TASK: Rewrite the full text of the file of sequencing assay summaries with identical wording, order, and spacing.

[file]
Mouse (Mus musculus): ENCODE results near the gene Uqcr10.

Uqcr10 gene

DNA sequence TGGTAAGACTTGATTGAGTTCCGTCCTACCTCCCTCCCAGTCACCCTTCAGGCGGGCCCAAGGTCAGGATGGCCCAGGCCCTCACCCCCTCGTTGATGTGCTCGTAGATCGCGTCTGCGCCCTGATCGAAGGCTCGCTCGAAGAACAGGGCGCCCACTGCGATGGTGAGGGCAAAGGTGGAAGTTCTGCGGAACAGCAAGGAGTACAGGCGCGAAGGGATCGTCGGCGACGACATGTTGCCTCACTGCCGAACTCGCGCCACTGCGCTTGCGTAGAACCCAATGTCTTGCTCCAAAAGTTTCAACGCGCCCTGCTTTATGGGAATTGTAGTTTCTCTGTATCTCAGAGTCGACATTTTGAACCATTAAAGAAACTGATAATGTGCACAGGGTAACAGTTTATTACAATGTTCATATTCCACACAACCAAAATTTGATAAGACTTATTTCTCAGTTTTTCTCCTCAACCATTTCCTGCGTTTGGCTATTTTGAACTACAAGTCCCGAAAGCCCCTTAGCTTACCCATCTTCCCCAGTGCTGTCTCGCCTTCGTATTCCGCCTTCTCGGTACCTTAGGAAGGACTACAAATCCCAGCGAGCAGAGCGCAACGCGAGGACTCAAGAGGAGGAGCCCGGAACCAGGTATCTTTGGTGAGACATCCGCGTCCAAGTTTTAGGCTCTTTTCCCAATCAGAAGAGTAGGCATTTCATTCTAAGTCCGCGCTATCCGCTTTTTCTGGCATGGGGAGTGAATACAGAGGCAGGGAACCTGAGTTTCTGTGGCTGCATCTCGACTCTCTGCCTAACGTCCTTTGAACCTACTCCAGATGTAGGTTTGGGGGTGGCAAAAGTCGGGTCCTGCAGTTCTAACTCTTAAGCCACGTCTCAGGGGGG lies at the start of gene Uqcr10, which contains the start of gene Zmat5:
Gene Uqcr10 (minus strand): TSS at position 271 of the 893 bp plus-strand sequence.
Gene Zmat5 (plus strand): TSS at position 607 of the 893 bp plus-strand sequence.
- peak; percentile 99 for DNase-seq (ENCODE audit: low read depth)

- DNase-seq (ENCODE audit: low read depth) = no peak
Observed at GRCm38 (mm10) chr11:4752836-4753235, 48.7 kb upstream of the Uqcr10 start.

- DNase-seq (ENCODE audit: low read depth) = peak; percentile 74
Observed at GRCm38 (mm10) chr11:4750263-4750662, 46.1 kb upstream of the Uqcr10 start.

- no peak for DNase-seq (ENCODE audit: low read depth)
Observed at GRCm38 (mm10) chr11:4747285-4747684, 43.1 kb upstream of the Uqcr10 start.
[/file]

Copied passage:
Mouse (Mus musculus): ENCODE results near the gene Uqcr10.

Uqcr10 gene

DNA sequence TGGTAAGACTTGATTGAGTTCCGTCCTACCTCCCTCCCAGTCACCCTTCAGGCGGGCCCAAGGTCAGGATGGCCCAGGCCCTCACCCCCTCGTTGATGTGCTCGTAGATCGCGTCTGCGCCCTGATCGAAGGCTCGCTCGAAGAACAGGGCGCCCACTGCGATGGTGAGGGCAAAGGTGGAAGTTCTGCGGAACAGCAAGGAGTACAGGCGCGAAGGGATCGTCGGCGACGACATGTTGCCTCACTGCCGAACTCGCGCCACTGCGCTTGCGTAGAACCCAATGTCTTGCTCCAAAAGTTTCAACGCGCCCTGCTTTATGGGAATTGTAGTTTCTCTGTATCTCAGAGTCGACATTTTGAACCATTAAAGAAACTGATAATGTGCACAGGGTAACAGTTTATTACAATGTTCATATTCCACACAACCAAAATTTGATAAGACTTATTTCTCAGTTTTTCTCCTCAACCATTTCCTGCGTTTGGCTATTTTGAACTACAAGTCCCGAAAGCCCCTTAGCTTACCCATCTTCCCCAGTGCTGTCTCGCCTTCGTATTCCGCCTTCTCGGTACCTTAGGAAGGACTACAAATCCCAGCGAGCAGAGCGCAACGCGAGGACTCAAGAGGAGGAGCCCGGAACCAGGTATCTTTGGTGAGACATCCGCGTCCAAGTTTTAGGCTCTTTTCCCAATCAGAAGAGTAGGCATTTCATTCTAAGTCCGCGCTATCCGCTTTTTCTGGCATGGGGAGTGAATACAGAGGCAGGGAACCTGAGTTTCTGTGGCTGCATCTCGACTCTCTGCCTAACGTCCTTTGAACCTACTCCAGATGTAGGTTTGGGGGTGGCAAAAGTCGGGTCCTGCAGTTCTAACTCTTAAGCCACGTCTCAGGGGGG lies at the start of gene Uqcr10, which contains the start of gene Zmat5:
Gene Uqcr10 (minus strand): TSS at position 271 of the 893 bp plus-strand sequence.
Gene Zmat5 (plus strand): TSS at position 607 of the 893 bp plus-strand sequence.
- peak; percentile 99 for DNase-seq (ENCODE audit: low read depth)

- DNase-seq (ENCODE audit: low read depth) = no peak
Observed at GRCm38 (mm10) chr11:4752836-4753235, 48.7 kb upstream of the Uqcr10 start.

- DNase-seq (ENCODE audit: low read depth) = peak; percentile 74
Observed at GRCm38 (mm10) chr11:4750263-4750662, 46.1 kb upstream of the Uqcr10 start.

- no peak for DNase-seq (ENCODE audit: low read depth)
Observed at GRCm38 (mm10) chr11:4747285-4747684, 43.1 kb upstream of the Uqcr10 start.